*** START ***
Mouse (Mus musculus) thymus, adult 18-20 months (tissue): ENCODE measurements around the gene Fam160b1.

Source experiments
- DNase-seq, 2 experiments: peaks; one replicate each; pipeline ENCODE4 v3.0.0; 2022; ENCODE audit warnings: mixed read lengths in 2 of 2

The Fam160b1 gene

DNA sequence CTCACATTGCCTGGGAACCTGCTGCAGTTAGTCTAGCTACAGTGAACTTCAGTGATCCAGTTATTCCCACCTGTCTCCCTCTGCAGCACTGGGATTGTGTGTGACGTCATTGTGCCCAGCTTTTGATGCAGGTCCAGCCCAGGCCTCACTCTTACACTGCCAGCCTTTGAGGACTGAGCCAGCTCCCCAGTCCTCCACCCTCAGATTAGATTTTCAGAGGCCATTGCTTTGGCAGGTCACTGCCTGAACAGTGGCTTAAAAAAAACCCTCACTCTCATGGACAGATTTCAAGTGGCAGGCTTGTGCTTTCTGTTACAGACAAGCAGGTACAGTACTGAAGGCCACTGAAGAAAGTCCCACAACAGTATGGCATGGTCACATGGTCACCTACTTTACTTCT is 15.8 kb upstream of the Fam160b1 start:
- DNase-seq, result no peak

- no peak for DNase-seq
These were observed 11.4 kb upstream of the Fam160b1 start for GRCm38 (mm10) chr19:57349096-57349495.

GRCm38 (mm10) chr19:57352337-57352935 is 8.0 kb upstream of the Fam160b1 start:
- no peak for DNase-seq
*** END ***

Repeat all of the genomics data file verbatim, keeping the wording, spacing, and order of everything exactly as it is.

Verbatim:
Mouse (Mus musculus) thymus, adult 18-20 months (tissue): ENCODE measurements around the gene Fam160b1.

Source experiments
- DNase-seq, 2 experiments: peaks; one replicate each; pipeline ENCODE4 v3.0.0; 2022; ENCODE audit warnings: mixed read lengths in 2 of 2

The Fam160b1 gene

DNA sequence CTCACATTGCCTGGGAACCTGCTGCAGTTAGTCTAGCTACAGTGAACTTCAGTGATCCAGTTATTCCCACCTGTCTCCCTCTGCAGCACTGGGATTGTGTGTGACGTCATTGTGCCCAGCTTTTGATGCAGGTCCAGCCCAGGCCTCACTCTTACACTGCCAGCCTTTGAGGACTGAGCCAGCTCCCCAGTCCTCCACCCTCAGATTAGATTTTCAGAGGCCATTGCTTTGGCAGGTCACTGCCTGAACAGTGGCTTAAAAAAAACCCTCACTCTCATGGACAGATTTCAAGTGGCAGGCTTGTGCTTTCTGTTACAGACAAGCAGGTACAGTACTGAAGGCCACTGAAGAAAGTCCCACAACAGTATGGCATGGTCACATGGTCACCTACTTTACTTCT is 15.8 kb upstream of the Fam160b1 start:
- DNase-seq, result no peak

- no peak for DNase-seq
These were observed 11.4 kb upstream of the Fam160b1 start for GRCm38 (mm10) chr19:57349096-57349495.

GRCm38 (mm10) chr19:57352337-57352935 is 8.0 kb upstream of the Fam160b1 start:
- no peak for DNase-seq